COW JUMP OVER THE MONE
Nellie Mae Rowe
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  • COW JUMP OVER THE MONE
  • Nellie Mae Rowe (1900–1982)
  • Vinings, Georgia
  • 1978
  • Colored pencil, crayon, and pencil on paper
  • 19 1/2 x 25 1/4 in.
  • American Folk Art Museum, gift of Judith Alexander, 1997.10.1
  • Cow Jump over the Mone is one of three significant pictures by Nellie Mae Rowe in which she used the moon metaphorically to express feelings of self-worth and faith. The title, discreetly placed within the moon, is from the second line of “Hey Diddle Diddle,” a nursery rhyme dating from the seventeenth century that is often interpreted to allude to the court of England’s Queen Elizabeth. Rowe’s reference is not veiled political criticism but a depiction of herself—in the form of a large figure with a cow body and a woman’s head, held high—flying over a moon set against a brilliant blue sky. This African American woman, born into a segregated and restricted way of life, experienced dramatic social changes following the civil rights and women’s movements. These factors, combined with her strong, innate sense of identity, reinforced her feelings of liberation and transcendence.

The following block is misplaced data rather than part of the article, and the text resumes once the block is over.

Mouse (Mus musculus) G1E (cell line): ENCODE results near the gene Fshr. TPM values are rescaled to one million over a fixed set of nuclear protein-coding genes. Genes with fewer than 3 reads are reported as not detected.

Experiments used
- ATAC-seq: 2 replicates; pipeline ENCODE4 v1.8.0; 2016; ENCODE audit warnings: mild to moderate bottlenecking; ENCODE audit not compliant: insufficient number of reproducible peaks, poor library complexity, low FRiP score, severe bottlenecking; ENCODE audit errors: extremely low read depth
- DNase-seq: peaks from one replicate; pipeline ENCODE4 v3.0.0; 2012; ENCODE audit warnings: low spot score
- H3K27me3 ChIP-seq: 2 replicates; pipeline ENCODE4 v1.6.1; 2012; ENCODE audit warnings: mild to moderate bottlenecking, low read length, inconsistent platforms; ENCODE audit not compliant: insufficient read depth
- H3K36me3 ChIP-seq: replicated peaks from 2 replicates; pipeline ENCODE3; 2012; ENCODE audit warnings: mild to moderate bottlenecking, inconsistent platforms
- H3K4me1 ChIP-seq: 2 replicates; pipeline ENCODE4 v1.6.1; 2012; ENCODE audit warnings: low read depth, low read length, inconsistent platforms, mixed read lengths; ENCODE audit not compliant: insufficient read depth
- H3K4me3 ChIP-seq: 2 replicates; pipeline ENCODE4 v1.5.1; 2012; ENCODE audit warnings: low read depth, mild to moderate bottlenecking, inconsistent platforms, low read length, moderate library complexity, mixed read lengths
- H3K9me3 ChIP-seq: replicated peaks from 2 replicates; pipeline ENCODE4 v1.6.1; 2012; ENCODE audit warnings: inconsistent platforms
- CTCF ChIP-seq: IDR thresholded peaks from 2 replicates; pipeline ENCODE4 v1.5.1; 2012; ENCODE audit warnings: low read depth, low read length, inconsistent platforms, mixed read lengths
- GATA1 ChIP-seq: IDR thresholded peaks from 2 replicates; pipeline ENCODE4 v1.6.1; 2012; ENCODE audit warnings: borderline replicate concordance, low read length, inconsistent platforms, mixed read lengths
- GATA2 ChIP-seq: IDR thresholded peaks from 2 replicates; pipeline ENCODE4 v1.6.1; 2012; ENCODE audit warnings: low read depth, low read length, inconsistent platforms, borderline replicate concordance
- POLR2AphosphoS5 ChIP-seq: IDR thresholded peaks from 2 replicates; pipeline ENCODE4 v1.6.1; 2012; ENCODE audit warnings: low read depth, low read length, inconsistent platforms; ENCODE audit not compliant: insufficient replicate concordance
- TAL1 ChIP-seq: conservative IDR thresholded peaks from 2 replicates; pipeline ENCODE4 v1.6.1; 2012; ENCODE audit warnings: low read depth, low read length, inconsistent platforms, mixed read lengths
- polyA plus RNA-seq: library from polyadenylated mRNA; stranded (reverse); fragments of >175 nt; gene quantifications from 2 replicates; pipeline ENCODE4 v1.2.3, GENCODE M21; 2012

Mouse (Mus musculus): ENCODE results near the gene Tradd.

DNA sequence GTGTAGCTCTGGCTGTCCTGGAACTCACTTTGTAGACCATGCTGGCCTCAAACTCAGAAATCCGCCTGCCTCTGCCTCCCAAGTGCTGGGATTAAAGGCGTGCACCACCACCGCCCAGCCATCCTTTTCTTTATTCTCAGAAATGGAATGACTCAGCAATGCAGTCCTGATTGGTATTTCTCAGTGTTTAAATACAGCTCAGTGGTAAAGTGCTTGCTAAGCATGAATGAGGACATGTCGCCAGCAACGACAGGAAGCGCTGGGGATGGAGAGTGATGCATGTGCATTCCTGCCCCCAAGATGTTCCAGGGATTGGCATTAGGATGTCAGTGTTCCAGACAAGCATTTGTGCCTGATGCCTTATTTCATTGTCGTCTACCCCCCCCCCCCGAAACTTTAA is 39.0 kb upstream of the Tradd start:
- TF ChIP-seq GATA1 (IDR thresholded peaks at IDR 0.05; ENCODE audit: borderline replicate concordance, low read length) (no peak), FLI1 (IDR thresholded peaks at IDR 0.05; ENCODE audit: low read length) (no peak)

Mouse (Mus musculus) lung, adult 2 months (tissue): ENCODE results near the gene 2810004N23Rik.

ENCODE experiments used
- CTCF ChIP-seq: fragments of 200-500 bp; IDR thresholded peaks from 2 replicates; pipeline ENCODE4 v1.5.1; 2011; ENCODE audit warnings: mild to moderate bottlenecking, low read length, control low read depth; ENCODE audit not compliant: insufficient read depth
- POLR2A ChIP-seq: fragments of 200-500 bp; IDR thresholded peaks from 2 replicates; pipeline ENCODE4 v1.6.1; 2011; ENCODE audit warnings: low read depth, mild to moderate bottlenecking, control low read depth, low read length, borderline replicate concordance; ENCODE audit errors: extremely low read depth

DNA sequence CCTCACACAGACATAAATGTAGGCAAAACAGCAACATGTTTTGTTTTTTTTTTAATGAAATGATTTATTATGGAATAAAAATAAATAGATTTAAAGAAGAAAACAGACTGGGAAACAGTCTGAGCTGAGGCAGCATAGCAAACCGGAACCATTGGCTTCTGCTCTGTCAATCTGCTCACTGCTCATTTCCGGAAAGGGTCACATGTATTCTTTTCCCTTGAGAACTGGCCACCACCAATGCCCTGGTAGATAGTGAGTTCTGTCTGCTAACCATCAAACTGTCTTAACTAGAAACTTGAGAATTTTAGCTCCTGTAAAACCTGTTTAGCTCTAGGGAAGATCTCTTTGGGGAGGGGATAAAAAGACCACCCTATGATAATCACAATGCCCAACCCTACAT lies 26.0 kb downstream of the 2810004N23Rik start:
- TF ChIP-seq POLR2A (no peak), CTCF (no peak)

Rowe was born in 1900 in Fayette, Georgia, to George and Luella Swanson Williams, both of whom were skilled craftspeople—he an expert basketmaker, she an experienced quiltmaker. Although she had an early interest in drawing and fashioning cloth dolls, it was not until the death of her second husband, Henry Rowe, in 1948, that she turned her full attention to artmaking, including the decoration of her home and yard in Vinings. She worked with readily available materials, such as colored pencils, pencils, felt-tipped pens, and paper for her drawings, and Styrofoam food trays, wallpaper sample books, wood, and chewing gum for her sculptures. Rowe’s saturated works draw on memories of her southern environment and are imbued with life-affirming spiritual verve.
  • Photo by Gavin Ashworth